So I wrote – for me – something I could be proud of. One of the first, most remarkable things I recognized, almost immediately, was that all of a sudden I loved writing again and I hadn’t realized what an abhorrent chore it had become before that time. But under my old mindset, I wasn’t writing what I loved. I was writing to fit a market and I was writing query letters – spending days sifting through and following guidelines, picking out all of the red M&Ms to suit agent A, sifting out the blue M&Ms for editor B, attending workshops on “how to pitch”, “how to write an eye catching query letter”, etc. Blech. For me, there was nothing proactive in this process. If the road to achieving a big goal is to set small obtainable goals, this precluded the query letter process. There is nothing guaranteed “obtainable” in querying agents and editors. No one is obligated to give you a contract or even a response just because you dot your “i”s and cross you “t”s. And I also realized something about what I was reading: the product produced by those publishing houses was becoming more and more homogenous. It is a rare day that I pick up a book that I can’t put down. I am very much afraid that all this filtering through the capitalistic sieve is having a damaging effect on the end product.

I believe that books have an intrinsic value, but we have to be realistic, although secondarily so, about earning money from the product, or at least, not losing money. I turned to self-publishing, but with the determination that I wouldn’t lose money in the process. I found a program that was free to me, that allowed me the freedom to publish or unpublish the book as I deemed appropriate, able to produce in multiple formats at my own discretion, and that didn’t tie up my rights in any way. I created both an electronic and POD paperback copy of my book, ANGELS UNAWARES, the first book in a series of books I had been crafting. I know why these books aren’t marketable through a traditional publisher. 1) They cross genre – it features both a YA and an adult cast of characters, 2) the cast of characters slightly exceeds the number of digits on one hand, and 3) there are multiple sub-plots. I could change all of these things, but then it wouldn’t be the sort of complex plot-line that I enjoy reading, and I don’t believe I’m so fringe that at least a few people, (besides my mother,) wouldn’t also enjoy reading it.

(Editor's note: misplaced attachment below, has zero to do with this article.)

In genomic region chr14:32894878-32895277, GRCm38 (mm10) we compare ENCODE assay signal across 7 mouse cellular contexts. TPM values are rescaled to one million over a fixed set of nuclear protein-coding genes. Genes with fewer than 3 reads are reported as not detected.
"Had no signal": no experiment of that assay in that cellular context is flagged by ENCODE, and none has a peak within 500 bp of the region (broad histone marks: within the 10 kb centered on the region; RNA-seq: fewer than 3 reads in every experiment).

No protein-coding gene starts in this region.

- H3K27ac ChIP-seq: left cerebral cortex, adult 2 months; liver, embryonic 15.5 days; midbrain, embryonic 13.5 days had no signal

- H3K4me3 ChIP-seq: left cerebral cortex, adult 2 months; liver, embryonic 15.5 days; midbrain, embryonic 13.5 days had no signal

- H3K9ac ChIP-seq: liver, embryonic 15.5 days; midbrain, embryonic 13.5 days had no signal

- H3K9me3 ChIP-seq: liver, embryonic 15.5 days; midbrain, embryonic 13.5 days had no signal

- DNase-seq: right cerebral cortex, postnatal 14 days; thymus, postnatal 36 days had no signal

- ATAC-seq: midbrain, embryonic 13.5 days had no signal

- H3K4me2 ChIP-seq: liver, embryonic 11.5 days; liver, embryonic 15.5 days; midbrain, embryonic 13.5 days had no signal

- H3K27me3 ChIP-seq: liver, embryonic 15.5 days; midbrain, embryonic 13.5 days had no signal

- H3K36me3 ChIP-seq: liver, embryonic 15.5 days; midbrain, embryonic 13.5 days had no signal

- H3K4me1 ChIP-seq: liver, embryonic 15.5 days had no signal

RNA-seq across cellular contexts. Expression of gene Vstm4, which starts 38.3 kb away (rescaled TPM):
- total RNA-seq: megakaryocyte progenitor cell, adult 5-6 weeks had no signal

There are several problems with launching on this democratic business model on your own. The primary problem is that the democratic business model works best if you’re part of a cooperative. A publisher builds credibility through a proven sales record, drawing on the skills of their in-house specialists to create best sellers – but because of their track record, bookstores, reviewers, advertisers, etc. welcome the business of that publisher. As a lone wolf, just starting out, you don’t have the backing of a big publisher. (Remember, we’re coloring outside the lines.) Without credibility, reviewers don’t want to review your books, some advertising venues are closed to you, bookstores, (even the independents) and libraries, are less likely to invest their limited resources on you and a lot of contests are closed off to you. So I asked myself, how do you build credibility? How does a solitary writer form a cooperative toward building that democratic business model? Then it occurred to me, there’s no reason that a collective of writers, all writing and self-publishing, can’t create a cooperative and a track record by reviewing other self-published books – books of excellence, that then create a following, building credibility for those individual writers. It’s no longer about making money, but about identifying well-written books, providing a venue for readers and reviewers to discuss those books that might otherwise be overlooked. It’s not competitive, but cooperative. We will only post reviews of books that the person reviewing determines to be of merit. Books that don’t resound with the reviewer simply are not reviewed. In order for this to work, no one writer can stand to gain from giving a positive review. Copies for review are given free to the reviewers and the reviewers have to agree that they will in no way benefit from the sale of their review copies. Because of the relatively small size of this industry, it’s almost impossible to bypass reviewing books written by people we know. It’s this cooperative environment that I have so often found within the world of writing, and in particular, within the predominately female driven romance genre, that makes me believe that this could work to the overall benefit of the writers.